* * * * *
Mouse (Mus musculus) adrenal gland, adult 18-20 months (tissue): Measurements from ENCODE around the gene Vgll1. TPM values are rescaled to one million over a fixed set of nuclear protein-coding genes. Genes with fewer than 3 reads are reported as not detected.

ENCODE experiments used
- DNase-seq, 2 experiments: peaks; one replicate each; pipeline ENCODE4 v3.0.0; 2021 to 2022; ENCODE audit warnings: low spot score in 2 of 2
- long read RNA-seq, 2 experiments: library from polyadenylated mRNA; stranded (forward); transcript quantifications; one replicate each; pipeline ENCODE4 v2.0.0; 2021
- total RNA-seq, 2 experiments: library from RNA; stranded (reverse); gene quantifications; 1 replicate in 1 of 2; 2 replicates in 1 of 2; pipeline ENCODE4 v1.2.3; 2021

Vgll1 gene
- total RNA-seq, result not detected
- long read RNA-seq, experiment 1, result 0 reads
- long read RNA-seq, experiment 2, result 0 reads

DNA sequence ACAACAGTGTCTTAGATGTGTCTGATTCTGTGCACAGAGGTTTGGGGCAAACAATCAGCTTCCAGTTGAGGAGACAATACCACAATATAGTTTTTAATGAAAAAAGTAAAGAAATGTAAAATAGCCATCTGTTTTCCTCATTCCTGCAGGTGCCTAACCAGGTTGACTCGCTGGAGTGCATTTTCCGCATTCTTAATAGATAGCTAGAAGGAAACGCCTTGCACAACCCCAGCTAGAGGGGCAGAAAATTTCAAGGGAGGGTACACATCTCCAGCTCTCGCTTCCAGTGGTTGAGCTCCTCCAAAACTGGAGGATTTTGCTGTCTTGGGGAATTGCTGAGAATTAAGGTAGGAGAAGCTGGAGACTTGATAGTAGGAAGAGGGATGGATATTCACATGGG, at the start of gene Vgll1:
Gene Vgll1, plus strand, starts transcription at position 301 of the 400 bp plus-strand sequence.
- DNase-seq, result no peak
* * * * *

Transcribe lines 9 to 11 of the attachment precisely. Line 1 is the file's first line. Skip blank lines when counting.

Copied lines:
- long read RNA-seq, experiment 2, result 0 reads

DNA sequence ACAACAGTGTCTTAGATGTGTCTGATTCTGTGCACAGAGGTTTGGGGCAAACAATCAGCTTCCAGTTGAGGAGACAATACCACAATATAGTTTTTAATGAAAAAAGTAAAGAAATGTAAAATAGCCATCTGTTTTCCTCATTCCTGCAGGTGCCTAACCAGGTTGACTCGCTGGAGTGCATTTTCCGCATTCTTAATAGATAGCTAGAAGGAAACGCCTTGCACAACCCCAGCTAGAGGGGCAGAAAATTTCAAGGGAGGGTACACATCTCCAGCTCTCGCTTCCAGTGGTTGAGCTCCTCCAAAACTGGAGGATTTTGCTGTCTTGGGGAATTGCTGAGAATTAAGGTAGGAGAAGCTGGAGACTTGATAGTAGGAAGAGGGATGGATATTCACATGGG, at the start of gene Vgll1:
Gene Vgll1, plus strand, starts transcription at position 301 of the 400 bp plus-strand sequence.